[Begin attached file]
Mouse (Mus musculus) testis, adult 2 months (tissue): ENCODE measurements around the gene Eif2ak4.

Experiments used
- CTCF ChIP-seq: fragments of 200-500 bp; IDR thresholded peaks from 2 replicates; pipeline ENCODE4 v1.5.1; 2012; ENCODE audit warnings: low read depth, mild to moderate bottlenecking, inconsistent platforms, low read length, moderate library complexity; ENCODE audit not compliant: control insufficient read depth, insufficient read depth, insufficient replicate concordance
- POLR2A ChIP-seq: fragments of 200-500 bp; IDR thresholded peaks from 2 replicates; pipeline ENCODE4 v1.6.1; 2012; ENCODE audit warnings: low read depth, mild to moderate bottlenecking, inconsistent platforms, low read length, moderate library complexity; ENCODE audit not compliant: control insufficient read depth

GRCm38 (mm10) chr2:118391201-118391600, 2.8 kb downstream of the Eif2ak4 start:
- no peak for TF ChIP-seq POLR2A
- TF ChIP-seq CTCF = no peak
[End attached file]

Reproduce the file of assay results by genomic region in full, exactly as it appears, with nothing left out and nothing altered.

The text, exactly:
Mouse (Mus musculus) testis, adult 2 months (tissue): ENCODE measurements around the gene Eif2ak4.

Experiments used
- CTCF ChIP-seq: fragments of 200-500 bp; IDR thresholded peaks from 2 replicates; pipeline ENCODE4 v1.5.1; 2012; ENCODE audit warnings: low read depth, mild to moderate bottlenecking, inconsistent platforms, low read length, moderate library complexity; ENCODE audit not compliant: control insufficient read depth, insufficient read depth, insufficient replicate concordance
- POLR2A ChIP-seq: fragments of 200-500 bp; IDR thresholded peaks from 2 replicates; pipeline ENCODE4 v1.6.1; 2012; ENCODE audit warnings: low read depth, mild to moderate bottlenecking, inconsistent platforms, low read length, moderate library complexity; ENCODE audit not compliant: control insufficient read depth

GRCm38 (mm10) chr2:118391201-118391600, 2.8 kb downstream of the Eif2ak4 start:
- no peak for TF ChIP-seq POLR2A
- TF ChIP-seq CTCF = no peak